In an additional embodiment there could be a method of establishing an ad hoc cellular network having an ad hoc cellular base station or integrating an ad hoc cellular base station into a fixed cellular network comprising the steps of: a first ad hoc cellular base station establishing a first primary connection with a core cellular network; a second ad hoc cellular base station establishing a connection with the first ad hoc cellular base station; the second ad hoc cellular base station establishing a second primary connection with the core cellular network; determining if the quality of the first primary connection falls below a threshold parameter; and replacing the first primary connection with the second primary connection if the quality of the first primary connection falls below the threshold parameter. In some embodiments, the threshold parameter is determined by aggregating more than one threshold parameter and averaging the aggregated threshold parameters.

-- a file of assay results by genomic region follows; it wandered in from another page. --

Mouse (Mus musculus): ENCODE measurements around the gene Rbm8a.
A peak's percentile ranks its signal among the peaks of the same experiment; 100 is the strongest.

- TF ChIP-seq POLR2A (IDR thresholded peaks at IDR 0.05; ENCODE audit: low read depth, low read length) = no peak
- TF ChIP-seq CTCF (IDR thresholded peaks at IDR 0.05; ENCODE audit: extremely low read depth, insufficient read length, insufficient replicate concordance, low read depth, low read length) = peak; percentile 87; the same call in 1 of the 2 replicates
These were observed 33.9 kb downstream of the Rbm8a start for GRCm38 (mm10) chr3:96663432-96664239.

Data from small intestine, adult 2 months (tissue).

In alternate embodiments we disclose methods of converting a user equipment into an ad hoc base station by measuring a connection quality between a user equipment and its serving base station. If the connection quality is below a threshold, the user equipment can enable its internal ad hoc cellular base station functionality. This is done by running a software within the user equipment that (a) checks the connection quality periodically, and (b) enables ad hoc cellular base station functionality of the connection threshold dips below a certain value. In one embodiment, that threshold could be the same threshold value that a user equipment would use if it were making a decision to handoff to another base station based on poor connection quality.